Gone are the company’s previous ambitions. “Our board of directors wants a new direction,” says Tomek. “Rather than focus on identification only, we think there is much more value in taking this to a diagnostic platform. That’s the future of the technology -- not the simple ID.”

The company even sold off some of its individual-style tracking technology to Stanley Black and Decker for $48 million, she said.

These medical applications are not quite as controversial as the tracking technologies. The FDA in 2004 approved another chip developed by Positive ID’s predecessor company, VeriChip, which stores a code -- similar to the identifying UPC code on products sold in retail stores -- that releases patient-specific information when a scanner passes over the chip. Those codes, placed on chips and scanned at the physician’s office or the hospital, would disclose a patient’s medical history.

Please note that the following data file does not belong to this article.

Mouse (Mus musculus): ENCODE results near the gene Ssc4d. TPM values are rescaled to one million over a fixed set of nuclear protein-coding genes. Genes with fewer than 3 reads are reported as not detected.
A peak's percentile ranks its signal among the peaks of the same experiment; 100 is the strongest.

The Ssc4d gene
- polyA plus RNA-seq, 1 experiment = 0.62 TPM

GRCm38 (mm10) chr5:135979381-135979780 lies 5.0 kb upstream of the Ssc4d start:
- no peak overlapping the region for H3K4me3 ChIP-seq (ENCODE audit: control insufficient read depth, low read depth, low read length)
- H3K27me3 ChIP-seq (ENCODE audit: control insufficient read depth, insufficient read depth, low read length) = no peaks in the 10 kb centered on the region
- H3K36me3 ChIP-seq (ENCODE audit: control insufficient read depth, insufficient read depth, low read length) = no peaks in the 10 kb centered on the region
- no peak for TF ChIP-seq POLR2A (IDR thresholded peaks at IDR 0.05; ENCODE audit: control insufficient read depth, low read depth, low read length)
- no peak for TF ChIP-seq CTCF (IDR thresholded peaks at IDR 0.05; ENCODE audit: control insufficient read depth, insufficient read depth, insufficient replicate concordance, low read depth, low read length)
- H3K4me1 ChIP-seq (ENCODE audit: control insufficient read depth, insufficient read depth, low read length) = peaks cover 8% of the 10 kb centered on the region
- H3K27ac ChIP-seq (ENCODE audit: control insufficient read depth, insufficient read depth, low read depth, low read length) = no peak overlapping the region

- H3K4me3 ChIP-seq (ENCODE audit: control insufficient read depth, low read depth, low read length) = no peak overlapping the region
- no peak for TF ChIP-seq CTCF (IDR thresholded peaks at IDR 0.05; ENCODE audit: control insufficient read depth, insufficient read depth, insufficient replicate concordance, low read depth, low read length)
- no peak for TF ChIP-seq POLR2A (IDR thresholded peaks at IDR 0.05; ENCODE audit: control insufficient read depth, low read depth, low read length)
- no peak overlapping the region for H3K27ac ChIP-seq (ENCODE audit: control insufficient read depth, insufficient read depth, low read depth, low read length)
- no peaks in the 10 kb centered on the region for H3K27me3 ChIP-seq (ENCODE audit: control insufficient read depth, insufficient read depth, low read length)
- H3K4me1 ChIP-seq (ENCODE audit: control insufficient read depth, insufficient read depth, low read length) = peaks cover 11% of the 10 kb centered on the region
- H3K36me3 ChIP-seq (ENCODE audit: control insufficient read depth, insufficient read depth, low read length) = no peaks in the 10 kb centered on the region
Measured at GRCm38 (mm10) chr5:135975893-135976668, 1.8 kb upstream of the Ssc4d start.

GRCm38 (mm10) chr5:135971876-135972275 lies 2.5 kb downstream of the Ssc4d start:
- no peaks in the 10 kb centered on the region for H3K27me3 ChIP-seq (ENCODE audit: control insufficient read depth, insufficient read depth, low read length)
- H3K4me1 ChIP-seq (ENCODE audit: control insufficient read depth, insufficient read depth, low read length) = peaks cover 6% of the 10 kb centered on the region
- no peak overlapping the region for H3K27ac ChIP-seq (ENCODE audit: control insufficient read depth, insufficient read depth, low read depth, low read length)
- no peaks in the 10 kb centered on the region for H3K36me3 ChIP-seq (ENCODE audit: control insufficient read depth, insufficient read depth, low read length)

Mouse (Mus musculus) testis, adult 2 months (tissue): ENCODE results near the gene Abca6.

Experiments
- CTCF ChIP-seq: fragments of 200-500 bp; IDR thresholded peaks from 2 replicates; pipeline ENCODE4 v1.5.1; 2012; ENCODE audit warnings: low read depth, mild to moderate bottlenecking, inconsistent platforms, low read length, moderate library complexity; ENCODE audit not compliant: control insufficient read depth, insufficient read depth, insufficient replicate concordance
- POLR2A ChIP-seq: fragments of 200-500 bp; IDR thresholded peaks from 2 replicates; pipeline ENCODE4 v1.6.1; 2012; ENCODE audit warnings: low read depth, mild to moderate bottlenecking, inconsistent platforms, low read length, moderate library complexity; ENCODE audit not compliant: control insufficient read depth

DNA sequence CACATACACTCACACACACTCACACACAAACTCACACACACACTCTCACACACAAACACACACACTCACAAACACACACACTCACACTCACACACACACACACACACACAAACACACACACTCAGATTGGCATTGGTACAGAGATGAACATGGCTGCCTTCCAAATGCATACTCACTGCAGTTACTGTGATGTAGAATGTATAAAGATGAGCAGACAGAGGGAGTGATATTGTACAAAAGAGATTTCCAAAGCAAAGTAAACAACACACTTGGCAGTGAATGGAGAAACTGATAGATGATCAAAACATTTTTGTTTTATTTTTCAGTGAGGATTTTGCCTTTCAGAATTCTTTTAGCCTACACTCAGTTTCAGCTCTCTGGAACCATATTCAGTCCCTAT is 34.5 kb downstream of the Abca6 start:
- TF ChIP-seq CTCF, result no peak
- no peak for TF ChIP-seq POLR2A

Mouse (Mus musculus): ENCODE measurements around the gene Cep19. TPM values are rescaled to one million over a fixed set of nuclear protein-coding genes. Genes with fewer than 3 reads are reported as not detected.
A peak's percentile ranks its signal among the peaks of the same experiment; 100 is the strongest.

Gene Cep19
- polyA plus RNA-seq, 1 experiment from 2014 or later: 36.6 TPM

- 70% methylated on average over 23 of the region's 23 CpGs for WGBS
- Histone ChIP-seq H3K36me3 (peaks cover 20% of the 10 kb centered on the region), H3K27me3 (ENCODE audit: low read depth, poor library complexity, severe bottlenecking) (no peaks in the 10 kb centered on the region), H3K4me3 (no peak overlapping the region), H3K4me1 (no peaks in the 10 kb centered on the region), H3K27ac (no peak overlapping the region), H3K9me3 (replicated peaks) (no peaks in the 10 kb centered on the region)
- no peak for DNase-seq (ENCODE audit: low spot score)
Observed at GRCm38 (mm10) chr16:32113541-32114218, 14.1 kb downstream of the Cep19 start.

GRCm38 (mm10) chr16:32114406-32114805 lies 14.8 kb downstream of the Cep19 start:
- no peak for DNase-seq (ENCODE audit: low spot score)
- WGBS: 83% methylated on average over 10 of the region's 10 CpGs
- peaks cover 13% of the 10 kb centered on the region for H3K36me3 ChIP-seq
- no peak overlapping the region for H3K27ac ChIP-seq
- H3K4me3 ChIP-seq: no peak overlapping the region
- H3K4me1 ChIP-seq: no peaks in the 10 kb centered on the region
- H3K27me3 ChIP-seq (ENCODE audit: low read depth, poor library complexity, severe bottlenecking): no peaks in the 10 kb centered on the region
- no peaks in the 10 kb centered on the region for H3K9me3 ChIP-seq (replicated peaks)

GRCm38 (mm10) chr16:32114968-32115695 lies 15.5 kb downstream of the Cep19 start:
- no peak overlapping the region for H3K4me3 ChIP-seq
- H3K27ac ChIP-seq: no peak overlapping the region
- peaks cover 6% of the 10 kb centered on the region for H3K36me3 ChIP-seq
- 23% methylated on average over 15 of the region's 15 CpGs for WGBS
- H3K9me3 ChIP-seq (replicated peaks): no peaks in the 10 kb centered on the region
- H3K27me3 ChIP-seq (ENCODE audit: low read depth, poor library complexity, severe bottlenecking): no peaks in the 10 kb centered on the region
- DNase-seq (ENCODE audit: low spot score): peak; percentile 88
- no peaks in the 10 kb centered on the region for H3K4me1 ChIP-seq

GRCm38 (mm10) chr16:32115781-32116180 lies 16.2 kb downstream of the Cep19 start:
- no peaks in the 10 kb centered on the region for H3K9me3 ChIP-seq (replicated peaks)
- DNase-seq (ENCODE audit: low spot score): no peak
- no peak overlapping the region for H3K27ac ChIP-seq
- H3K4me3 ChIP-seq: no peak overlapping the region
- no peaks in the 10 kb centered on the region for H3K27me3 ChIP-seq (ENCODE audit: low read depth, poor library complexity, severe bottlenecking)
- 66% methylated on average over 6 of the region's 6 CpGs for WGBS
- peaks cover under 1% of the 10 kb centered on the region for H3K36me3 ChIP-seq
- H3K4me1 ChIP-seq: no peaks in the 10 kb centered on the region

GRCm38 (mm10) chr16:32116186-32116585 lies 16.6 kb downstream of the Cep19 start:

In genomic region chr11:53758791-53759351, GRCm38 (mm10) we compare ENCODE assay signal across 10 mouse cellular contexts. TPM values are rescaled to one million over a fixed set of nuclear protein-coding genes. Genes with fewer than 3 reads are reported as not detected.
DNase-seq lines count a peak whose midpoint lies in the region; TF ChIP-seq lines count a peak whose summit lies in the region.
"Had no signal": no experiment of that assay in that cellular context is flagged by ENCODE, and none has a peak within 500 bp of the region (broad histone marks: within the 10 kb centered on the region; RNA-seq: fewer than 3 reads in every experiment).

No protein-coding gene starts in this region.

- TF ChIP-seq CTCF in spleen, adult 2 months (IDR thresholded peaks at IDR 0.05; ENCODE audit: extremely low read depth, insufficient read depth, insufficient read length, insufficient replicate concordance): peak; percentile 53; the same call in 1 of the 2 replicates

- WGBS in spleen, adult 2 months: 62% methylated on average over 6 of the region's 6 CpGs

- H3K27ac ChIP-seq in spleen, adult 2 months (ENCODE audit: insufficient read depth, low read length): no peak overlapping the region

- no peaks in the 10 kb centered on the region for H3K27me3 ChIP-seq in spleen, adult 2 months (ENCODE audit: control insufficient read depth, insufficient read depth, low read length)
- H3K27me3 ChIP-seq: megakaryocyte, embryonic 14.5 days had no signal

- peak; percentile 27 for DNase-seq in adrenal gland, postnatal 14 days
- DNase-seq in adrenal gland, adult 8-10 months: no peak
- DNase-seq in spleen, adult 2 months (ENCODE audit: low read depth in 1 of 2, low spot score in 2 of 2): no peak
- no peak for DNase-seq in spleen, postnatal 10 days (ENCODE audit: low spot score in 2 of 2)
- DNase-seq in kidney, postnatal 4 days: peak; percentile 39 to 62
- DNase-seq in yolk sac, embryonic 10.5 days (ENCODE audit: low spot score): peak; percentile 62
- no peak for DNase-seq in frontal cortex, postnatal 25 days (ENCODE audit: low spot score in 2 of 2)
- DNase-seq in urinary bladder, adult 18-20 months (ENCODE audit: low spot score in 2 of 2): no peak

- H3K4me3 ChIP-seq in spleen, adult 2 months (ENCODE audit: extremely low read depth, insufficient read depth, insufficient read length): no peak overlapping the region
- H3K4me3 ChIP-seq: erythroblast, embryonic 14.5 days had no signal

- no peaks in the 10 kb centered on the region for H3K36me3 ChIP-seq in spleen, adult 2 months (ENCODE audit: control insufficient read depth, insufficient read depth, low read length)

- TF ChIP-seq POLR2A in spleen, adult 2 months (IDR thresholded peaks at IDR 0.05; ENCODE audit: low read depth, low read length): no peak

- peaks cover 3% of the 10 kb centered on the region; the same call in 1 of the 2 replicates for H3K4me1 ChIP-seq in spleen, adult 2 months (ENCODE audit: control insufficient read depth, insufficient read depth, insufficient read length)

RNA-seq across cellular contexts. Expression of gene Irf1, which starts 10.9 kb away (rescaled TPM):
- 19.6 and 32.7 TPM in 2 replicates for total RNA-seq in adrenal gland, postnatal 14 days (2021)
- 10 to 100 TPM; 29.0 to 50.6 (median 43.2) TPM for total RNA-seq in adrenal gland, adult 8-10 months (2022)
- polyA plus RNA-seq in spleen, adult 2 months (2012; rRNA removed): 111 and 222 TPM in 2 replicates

But like smart cards, these medical chips can still be read from a distance by predators. A receiving device can "speak” to the chip remotely, without any need for physical contact, and get whatever information is on it. And that’s causing concern too.

The bottom line is simple, according to the ACLU: “Security questions have not been addressed,” said Stanley. And until those questions are resolved, this technology may remain in the labs.

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CA - Students Engaged in Sex Act During Class, Parents Say


CA - John Gardner Sentencing for Chelsea King and Amber Deboise

Below is only the rundown of the entire trial. To see the entire trial (9 parts in all), click here.